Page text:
Haploid yeasts become diploids by fusing with cells of opposite sex, or "mating type." Sometimes this occurs between adjacent spores of opposite mating type following meiosis. But if one spore becomes isolated, it only has single mating type. How can it become diploid? The answer is to undergo a sex-change operation or "mating-type switching." The switch produces haploid cells of the opposite mating type so that fusion and diploid formation can proceed among the descendants of a single haploid spore.
In both budding yeast and fission yeast, sex change occurs when copies of epigenetically silent mating type information replace expressed mating type information. The substitution occurs by a directional form of homologous recombination called "gene conversion," where information at one site is copied into another homologous site. Although the sequences for the two mating types must be different, the silent region and the expressed region to be replaced are located within homologous cassettes, which allow gene conversion to proceed.
The sex change operation is initiated by a DS break at a special site in the expressed cassette. This break and other recombination control functions target the gene conversion event so mating type changes with high probability. Interestingly, the DS break mechanisms in budding yeast and fission yeast are different. Budding yeast use a typical endonuclease called HO or SceI. But fission yeast use a modified transposase protein, normally associated with the "illegitimate" process of transposition. Thus, we know that this purposeful specialization of "legitimate" recombination has undergone at least two completely independent parallel evolutionary steps.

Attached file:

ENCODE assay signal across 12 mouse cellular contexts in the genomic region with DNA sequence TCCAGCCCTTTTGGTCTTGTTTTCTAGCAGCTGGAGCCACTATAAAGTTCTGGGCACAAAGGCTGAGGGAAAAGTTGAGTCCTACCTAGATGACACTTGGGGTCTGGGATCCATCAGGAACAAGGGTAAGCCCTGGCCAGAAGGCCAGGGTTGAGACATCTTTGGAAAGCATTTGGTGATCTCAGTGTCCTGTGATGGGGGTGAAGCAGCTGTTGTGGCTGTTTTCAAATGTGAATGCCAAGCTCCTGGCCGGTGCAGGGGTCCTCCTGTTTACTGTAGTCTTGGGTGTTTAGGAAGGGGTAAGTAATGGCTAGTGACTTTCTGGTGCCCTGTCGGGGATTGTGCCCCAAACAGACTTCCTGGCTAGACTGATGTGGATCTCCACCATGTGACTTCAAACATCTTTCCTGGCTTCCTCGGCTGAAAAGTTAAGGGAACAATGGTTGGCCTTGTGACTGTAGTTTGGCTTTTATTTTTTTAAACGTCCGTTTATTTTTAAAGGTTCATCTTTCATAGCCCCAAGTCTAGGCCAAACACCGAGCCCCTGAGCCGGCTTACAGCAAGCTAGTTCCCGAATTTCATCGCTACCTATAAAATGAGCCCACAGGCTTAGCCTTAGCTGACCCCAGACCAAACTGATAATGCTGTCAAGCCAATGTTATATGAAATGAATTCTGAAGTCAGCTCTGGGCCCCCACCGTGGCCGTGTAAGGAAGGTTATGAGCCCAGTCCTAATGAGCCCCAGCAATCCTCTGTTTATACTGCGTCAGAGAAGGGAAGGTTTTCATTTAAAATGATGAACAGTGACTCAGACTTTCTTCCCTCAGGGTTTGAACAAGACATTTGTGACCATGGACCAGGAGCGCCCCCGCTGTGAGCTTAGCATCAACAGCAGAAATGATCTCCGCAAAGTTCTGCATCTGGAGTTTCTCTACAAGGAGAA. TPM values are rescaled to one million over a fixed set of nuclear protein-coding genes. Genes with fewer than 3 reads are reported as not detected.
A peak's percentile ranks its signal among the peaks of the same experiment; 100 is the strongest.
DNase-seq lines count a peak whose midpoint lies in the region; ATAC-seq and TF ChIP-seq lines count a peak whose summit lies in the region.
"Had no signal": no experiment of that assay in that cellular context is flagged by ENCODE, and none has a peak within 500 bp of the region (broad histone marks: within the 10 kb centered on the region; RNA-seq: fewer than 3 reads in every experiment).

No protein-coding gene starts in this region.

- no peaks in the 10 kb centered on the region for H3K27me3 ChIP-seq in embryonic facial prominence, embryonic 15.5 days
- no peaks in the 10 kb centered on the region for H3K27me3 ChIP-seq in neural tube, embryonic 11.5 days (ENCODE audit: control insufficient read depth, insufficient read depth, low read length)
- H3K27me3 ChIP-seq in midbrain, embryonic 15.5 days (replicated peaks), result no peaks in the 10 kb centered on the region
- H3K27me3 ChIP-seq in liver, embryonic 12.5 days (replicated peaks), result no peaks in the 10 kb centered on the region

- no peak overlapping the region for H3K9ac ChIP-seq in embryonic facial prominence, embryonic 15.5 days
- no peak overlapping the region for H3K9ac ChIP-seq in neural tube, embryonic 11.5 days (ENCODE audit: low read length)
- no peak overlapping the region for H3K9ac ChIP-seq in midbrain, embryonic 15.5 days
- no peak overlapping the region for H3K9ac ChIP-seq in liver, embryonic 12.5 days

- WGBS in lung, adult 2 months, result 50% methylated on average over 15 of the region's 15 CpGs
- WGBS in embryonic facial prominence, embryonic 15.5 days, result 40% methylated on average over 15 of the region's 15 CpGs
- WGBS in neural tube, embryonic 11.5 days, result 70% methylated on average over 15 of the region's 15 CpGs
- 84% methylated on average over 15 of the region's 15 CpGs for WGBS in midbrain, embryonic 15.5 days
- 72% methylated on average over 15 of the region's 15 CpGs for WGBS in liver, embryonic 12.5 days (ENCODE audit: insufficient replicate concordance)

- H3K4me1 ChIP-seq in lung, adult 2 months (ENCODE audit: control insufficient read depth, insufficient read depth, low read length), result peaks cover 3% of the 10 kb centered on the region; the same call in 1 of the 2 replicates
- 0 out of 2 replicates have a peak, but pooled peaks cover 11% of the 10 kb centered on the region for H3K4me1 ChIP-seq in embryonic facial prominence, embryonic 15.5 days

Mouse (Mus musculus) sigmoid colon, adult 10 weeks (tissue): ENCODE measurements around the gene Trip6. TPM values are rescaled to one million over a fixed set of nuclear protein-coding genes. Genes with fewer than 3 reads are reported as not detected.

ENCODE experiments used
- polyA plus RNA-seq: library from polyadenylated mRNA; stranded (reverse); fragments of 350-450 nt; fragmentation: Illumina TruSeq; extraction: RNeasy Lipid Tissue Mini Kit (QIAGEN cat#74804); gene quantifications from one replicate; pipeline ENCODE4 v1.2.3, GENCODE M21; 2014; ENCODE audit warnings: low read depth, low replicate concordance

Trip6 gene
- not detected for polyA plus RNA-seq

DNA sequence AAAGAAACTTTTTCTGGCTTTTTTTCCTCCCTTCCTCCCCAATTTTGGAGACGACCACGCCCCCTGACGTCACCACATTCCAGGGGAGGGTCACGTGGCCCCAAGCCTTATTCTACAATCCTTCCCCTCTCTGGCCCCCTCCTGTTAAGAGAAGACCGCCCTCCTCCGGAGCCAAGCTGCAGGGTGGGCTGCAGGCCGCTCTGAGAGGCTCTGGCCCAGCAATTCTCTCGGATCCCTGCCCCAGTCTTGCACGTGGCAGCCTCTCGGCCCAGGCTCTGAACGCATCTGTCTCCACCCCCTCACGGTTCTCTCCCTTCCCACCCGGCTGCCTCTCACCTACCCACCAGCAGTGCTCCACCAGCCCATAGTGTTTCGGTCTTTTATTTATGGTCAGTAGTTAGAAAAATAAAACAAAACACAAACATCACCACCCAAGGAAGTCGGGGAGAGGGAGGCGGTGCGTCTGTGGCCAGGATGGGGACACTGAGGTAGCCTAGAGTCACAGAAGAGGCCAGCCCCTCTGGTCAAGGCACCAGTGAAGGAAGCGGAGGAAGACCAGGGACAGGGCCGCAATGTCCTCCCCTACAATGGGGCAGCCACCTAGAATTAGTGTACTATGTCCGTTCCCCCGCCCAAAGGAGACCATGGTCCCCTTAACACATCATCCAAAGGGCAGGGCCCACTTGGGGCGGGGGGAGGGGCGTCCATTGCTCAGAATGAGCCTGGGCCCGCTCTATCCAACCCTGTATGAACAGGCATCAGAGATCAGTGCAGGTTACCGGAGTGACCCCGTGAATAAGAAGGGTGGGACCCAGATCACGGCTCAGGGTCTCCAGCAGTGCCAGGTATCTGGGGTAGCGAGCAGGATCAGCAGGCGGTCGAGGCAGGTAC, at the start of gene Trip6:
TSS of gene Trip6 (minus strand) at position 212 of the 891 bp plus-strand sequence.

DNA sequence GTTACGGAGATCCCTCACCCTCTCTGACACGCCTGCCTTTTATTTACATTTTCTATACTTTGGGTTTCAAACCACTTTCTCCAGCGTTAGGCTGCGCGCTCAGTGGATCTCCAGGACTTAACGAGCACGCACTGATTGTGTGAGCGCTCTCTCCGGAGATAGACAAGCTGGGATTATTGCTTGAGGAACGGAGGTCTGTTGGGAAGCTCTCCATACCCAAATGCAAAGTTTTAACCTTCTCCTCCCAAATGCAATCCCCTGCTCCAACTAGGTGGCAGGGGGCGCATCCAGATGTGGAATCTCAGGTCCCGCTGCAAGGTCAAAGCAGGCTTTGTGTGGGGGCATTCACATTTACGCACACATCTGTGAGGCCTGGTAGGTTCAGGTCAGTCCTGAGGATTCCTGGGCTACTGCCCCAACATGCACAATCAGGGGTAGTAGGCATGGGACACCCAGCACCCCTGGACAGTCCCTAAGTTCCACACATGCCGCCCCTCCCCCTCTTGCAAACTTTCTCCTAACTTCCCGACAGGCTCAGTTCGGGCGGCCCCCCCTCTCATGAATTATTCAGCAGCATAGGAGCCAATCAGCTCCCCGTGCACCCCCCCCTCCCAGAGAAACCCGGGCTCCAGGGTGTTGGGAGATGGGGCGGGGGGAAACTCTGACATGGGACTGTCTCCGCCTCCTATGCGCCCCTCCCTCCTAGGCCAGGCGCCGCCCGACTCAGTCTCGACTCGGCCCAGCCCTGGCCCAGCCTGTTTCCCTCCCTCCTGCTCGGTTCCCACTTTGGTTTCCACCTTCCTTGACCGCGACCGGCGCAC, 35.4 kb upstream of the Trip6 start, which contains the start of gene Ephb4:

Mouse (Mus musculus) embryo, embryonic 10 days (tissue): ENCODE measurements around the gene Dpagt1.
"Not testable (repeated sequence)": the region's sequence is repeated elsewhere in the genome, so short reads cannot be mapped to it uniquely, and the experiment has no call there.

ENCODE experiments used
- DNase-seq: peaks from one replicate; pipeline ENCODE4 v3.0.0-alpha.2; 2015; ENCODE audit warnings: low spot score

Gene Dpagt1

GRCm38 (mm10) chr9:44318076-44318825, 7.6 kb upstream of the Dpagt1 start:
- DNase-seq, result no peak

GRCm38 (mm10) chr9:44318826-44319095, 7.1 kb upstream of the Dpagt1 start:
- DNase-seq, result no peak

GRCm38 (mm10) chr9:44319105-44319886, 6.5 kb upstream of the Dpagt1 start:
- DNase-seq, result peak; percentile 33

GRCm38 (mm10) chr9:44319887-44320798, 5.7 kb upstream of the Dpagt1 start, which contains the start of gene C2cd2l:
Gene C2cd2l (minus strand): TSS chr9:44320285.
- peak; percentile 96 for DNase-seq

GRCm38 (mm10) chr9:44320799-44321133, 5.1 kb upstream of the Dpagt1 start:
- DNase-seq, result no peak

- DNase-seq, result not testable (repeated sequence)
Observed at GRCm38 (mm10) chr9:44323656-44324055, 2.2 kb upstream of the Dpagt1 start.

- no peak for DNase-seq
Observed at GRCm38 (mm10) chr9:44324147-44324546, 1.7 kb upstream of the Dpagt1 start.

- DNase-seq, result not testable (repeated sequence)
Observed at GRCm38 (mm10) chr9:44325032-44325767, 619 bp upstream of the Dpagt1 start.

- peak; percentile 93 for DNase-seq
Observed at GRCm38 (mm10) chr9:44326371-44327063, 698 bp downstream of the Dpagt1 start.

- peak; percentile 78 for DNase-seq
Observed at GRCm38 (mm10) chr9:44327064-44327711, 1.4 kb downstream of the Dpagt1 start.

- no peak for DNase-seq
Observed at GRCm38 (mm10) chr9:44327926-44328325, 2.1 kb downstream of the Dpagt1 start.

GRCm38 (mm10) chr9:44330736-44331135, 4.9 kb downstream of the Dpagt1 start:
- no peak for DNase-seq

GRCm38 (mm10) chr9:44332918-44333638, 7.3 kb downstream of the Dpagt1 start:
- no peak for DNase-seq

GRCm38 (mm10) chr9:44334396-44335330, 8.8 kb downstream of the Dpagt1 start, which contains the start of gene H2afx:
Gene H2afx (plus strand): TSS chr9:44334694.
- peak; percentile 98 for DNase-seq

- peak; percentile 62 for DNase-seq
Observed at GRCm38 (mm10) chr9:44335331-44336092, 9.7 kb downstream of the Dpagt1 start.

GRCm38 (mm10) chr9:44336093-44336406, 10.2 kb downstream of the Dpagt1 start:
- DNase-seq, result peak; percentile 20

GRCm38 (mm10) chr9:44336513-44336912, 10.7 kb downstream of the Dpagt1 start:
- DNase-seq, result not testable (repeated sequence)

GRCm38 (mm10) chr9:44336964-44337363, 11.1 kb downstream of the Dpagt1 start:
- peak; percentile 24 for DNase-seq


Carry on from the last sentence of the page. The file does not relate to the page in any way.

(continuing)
A somewhat different use of gene conversion between silent and expressed cassettes takes place in numerous disease microbes (pathogens), both bacteria and eukaryotes. These pathogens use gene conversion to alter the structure of their surface proteins to avoid recognition by the host immune system ("antigenic variation").
In the best-studied cases, the bacterial Lyme disease spirochaete Borrelia, and the sleeping sickness protist Trypanosoma brucei, the genome sequence evidence for cassette recombination is strong, but the process is not as well understood as the yeast mating-type switches. The reason is that rather than two silent and one expressed cassette, as in the yeasts, these pathogens use dozens or hundreds of cassettes to keep ahead of the immune system.
"Legitimate recombination" was assumed to be reasonably uniform in the early days of genetics. That was the basis of constructing genetic maps. We now know homologous recombination can be used "illegitimately" (i.e. targeted either positively or negatively). I think the molecular studies are remarkable in uncovering a striking variety of ways cells have adapted homologous recombination for diverse purposes. As the recent mouse paper shows, we have only begun to scratch the surface of what promises to be a rich vein of cellular inventiveness.
Bukhari, A. I., J.A. Shapiro, and S. L. Adhya (Eds.) (1977). DNA insertion elements, plasmids and episomes Cold Spring Harbor, New York, Cold Spring Harbor Press.